The Thursday Thesis - 19/1/2017
“What a Musician Really Listens to in the Car”
Until you’ve experienced it, you wouldn’t understand.
When you really, really don’t want to turn off the ignition and get out of the car.
When you just want to go for a drive.
When you just want to listen...
But that’s what it’s like, sometimes: when what you’re listening to is so gripping that you can’t wait for that long commute home from the office, or you decide to take the long way home – just to prolong the magic.
But I’m not talking about the magic of music: I’m talking about the magic of recorded books.
Even though I am a professional music teacher, musician and composer, I only listen to audiobooks in the car.
Not just any recorded books – I’m talking about non-fiction books covering whatever happens to interest me.
Get this: the average UK driver spends 960 hours every year in their car!!
Now, to my mind that’s a gigantic opportunity to spend FORTY whole 24-hour days with the world’s top thinkers and writers as I potter around in my tin box on wheels.
Just compare a brainy commute with the average student at a UK university, who spends 9 hours a week in lectures and tutorials - according to studentroom.com.
The academic year runs for between 32 and 36 weeks on campus: that’s a piddling 324 hours a year doing their degree with teaching staff – a little over a third of the time that the average UK driver spends just commuting to and from work.
Draw your own conclusions from that observation; mull it over.
As for me, I’ve commuted to work with Richard Dawkins, Naom Chomsky, and Steven Hawking...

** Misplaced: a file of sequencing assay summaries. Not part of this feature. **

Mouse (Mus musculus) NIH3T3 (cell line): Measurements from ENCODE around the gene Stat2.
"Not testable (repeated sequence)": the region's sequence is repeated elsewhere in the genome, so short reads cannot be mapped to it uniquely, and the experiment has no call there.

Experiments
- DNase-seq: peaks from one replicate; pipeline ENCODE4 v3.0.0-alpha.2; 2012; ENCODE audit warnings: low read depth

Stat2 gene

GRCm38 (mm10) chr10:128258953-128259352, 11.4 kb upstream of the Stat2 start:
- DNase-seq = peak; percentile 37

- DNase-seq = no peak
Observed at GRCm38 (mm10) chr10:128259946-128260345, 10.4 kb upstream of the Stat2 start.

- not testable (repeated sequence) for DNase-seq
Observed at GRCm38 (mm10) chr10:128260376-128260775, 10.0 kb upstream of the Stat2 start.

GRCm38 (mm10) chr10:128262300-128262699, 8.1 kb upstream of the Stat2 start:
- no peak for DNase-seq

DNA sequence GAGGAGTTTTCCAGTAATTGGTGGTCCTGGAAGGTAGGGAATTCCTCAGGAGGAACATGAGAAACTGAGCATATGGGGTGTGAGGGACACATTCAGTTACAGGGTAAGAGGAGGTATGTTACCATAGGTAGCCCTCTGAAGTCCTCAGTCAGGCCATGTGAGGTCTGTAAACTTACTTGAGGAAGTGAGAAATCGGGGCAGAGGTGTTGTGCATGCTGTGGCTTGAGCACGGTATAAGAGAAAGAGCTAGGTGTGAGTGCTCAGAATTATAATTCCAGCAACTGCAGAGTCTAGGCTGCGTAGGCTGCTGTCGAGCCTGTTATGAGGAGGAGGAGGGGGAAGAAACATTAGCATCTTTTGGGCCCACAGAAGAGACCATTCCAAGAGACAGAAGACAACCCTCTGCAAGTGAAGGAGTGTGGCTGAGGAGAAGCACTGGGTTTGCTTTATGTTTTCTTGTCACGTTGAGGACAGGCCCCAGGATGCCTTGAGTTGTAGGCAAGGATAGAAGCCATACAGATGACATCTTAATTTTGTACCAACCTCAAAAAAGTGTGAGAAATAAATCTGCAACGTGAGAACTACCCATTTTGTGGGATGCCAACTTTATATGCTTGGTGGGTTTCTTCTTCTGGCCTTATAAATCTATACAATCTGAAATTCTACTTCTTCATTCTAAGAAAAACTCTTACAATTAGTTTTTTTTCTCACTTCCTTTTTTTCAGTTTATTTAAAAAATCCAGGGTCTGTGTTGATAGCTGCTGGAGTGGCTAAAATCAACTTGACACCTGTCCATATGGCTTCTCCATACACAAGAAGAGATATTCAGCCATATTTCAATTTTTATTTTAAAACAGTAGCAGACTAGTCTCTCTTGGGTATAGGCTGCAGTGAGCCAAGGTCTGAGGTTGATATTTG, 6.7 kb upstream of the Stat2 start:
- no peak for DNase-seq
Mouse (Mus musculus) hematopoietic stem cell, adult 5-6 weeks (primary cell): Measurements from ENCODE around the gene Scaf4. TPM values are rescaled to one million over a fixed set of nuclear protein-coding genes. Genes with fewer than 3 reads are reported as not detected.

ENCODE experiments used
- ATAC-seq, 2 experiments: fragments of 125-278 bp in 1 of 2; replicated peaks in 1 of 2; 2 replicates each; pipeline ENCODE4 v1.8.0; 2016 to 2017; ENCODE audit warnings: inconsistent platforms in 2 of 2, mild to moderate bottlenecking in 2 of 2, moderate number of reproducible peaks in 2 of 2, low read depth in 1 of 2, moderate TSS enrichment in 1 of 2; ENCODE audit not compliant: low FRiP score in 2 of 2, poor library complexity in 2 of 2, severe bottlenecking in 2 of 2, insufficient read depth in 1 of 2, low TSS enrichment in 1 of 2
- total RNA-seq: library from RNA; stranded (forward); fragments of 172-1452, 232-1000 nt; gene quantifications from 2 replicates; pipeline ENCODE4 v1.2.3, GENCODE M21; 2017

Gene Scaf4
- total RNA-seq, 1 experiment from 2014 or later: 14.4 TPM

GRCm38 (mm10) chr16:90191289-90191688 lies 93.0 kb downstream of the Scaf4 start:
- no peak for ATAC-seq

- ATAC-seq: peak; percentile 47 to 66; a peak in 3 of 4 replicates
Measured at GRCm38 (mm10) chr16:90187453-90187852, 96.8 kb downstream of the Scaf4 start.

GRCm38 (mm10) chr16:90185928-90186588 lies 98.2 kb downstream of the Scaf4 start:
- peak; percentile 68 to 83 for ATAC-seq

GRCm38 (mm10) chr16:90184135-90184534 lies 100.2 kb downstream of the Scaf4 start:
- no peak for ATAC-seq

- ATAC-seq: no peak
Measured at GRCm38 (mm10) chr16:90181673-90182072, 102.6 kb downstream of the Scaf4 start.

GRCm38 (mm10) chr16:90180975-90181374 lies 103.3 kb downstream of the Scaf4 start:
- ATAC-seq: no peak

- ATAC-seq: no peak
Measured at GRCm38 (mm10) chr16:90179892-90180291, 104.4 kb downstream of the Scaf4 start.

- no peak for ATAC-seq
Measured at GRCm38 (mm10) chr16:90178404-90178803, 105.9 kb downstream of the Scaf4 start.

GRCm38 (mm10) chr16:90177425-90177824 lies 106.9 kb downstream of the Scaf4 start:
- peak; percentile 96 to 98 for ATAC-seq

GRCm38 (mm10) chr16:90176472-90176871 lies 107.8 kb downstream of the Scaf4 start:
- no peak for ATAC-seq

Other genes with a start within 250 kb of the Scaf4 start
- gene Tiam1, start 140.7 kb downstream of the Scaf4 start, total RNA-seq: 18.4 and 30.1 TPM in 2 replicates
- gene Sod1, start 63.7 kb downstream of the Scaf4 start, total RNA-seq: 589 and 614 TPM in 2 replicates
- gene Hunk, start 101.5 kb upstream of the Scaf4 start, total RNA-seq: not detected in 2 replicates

Those guys gave me a very different outlook than if I spent my drivetime listening to depressing (and dubious) “News” programmes or the drivelling and asinine witterings of the average “radio personality”.
Imagine yourself driving those miles in the company of a Tony Robbins, Brian Tracy, or Earl Nightingale – all hugely influential figures in the self-help and personal development fields.
How about Ann Lamott chatting to you about writing, Mihaly Csikszentmihalyi advising you on creativity, or Felix Dennis and Richard Branson discussing business?
It’s all about exposure, repetition and recalibrating normality for you.
Let’s do the minimum-numbers maths:
Two commutes a day, five days a week, 48 weeks a year.
2 x 5 x 48 = 480
What might you learn this year during those 480 exposures to the best minds on the planet?
What insights might you receive from almost 500 audiences with the best coaches and mentors in the world?
How might that shape and mould your own thinking?
What about over five years – 2400 sessions with great minds?
A lifetime - over 25,000 exposures to your personally-chosen peer-group of genii?
How might that change your life?
What might you learn that you can you put to use in your own life that would move you forward to where you want to go?
Might it be more important and life-changing than the propaganda of mendacious governments or the minutiae of a celebrity’s love-life, do you think?
You bet it would!
Over the last twenty years and 400,000 miles I’ve listened to hundreds of audiobooks and lectures, on subjects as diverse as theoretical physics, linguistics, psychology, creative writing, business, fitness, history, biography, poetry, politics, philosophy, mythology and religion – to name just a few.
I’ve been in my 4-wheeled University almost every day of my life. It’s taught me more than I ever learnt at school. It has given countless “stop the bloody car!!!” insights and moments of clarity.
It even made getting a First at university a joyride, because I was in class every single day – even though I worked at least 70 hours a week at the time!
I want to give it up for the University on Wheels and the power of leveraging your time; for transforming a brain-dead drive to work into a skull-session with the best of the best.
© Neil Cowmeadow 2017
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